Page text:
Often, Mila (or Millie as I will always call her) and I are being asked how we met. After all, many people have their interest piqued when they see a native from Belgium, married to a cute Peruvian who is – to say it mildly – a few years younger.
So, without going into too many details, it all started when we volunteered to help during medical missions in a highland city of Huánuco, in Peru. Together with some friends from the Rotary Club of Wheaton, near Chicago, we had started these medical missions to help the poorest of the poor in the Peruvian Sierra. I was in charge of logistics and had hired Mila to assist me. Peruvian by birth but living in Chicago, she was of a tremendous help with our efforts and, much, much later, after many years and failed marriages, we finally hooked up and, as they say, went to the next level of our relationship. This is the story in a nutshell. If you want more details – and, oh boy, there are some fun ones – you will have to get together with us and ply us with lots of quality liquor. So, in the meantime, this is as much as we can tell you in this blog. Verba volant, scripta manent, as the Romans used to say, so we will not put too much in writing…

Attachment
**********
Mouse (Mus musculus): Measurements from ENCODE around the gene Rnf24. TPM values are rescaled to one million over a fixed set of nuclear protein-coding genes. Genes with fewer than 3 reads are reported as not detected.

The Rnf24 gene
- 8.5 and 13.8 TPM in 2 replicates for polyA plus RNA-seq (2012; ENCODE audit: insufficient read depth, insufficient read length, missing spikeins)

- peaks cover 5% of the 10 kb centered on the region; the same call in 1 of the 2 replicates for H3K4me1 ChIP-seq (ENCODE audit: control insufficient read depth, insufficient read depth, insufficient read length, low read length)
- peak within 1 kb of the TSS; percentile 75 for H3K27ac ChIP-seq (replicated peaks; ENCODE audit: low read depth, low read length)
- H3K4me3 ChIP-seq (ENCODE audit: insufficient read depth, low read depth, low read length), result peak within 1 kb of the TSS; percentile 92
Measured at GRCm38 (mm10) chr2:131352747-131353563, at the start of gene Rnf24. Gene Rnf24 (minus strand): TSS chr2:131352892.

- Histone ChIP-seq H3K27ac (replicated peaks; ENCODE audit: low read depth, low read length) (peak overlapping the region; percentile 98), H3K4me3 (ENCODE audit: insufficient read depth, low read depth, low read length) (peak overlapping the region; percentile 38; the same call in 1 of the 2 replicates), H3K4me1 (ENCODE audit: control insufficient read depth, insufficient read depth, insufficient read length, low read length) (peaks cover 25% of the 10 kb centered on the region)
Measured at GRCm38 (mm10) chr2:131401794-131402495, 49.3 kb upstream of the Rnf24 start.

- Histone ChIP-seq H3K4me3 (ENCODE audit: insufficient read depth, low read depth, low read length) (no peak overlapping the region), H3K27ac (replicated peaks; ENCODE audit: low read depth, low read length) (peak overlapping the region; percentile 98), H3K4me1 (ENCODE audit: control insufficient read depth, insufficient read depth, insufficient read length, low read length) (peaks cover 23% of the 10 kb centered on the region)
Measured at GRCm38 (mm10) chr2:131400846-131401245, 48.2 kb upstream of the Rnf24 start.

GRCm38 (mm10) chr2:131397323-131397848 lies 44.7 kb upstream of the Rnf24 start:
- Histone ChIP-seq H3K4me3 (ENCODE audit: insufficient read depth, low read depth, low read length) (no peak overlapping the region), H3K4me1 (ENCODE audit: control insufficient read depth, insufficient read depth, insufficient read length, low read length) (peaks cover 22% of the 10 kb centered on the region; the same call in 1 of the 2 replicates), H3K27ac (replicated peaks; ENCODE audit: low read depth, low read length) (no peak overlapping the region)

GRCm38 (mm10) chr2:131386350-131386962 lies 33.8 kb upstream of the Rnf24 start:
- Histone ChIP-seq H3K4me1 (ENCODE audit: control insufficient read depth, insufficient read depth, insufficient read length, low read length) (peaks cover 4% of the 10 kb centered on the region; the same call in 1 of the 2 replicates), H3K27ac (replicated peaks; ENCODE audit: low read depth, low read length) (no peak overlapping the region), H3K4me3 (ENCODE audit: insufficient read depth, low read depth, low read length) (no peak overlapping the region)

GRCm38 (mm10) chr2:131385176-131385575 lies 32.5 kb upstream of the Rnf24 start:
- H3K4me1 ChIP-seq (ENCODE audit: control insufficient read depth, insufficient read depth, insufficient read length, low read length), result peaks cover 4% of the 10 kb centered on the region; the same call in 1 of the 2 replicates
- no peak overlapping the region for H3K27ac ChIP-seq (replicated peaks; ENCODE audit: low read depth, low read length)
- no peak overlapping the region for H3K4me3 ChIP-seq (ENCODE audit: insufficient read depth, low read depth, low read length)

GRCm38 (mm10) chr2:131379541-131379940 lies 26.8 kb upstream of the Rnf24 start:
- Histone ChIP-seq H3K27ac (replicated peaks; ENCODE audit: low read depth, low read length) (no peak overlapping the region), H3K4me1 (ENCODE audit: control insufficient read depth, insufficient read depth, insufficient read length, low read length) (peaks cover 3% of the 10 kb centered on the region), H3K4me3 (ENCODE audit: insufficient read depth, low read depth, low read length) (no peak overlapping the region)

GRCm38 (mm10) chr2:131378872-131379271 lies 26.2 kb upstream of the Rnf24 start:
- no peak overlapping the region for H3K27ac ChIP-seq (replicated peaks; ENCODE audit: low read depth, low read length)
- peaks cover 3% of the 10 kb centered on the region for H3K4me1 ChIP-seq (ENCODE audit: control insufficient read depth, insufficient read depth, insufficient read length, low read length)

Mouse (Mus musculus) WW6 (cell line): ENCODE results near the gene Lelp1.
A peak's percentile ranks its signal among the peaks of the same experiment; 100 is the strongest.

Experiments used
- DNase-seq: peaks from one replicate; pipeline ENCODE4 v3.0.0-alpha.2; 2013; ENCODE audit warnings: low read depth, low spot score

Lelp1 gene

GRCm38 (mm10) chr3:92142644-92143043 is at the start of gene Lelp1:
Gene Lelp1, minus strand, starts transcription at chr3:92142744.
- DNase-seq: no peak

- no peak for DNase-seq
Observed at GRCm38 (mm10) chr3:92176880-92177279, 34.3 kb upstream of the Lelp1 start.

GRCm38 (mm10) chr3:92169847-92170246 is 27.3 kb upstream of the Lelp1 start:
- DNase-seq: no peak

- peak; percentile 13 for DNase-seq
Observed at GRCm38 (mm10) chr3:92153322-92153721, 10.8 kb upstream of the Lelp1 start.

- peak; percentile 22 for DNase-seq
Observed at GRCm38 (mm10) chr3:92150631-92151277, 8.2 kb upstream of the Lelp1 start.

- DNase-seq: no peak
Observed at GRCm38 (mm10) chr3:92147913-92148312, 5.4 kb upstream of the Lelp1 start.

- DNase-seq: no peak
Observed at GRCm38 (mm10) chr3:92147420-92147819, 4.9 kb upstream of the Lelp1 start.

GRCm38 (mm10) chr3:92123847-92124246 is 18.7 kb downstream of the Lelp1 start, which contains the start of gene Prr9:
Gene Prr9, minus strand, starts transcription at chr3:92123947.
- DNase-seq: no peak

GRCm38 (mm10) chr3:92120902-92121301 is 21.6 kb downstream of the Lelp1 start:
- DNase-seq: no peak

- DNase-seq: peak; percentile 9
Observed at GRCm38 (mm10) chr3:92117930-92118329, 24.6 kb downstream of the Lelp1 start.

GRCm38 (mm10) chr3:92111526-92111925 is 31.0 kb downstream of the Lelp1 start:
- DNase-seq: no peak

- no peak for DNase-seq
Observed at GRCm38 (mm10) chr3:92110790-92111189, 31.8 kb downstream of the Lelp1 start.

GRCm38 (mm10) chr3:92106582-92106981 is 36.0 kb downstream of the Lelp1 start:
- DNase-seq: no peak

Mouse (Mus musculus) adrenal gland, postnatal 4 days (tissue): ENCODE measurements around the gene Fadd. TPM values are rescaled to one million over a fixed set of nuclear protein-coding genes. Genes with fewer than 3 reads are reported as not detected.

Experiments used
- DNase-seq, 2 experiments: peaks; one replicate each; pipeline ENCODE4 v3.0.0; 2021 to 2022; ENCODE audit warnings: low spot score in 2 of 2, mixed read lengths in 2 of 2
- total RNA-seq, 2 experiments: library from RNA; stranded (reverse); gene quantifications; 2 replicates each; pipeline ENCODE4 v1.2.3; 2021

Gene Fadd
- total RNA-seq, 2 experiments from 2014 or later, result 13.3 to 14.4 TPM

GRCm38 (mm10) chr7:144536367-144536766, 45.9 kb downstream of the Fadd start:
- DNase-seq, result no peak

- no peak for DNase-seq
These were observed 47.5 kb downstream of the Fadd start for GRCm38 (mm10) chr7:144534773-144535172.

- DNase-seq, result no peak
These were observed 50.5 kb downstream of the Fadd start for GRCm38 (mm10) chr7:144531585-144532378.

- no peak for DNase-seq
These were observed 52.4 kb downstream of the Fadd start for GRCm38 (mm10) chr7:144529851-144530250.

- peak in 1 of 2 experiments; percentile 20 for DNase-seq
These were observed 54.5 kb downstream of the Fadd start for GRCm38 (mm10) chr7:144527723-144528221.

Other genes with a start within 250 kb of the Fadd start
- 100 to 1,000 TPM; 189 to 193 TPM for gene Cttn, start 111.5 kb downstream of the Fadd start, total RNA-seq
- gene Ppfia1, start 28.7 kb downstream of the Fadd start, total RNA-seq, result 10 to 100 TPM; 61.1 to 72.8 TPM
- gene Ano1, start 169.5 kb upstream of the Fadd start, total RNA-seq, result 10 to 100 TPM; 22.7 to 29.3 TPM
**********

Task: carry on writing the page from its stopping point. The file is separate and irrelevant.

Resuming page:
During these medical missions we saw some horrible and unbelievable situations. Mila and I can spend hours talking about these mission memories. Many of them will still bring tears to our eyes. One of them was quite “tragicomical” and, when we tell people this story, they just stare at us with disbelief.
It was September of 2000 and this was one of our largest missions ever with over one hundred volunteers. We even had chartered Russian-made Antonov 32 airplanes from the Peruvian Navy. Doctors, nurses and other volunteers had traveled from all over the United States, Canada and Europe to serve their fellow human beings. Our heroes were people like Bill, Claude, Gordie, Mary, Don, Carl, Kurt, Katie, Marion, Efrain, Ken, Sandra and so many more, medical specialists or not. They all flew in at their expense to come and help. The local authorities had put the main hospital, its operating rooms, beds, doctors and nurses at our disposal and we had taken over a small unused clinic as a triage center. Our surgeons and nurses would be working alongside the local ones and show them new techniques and train them on equipment that we had brought along in several shipping containers.
When we arrived, poor people were lining up by the hundreds at the triage center. Some of them had traveled several days from far away places in the mountains and from the jungle, many of them suffering from conditions that you would never see in the United States. None of them would be charged a dime for their surgeries, care or medications.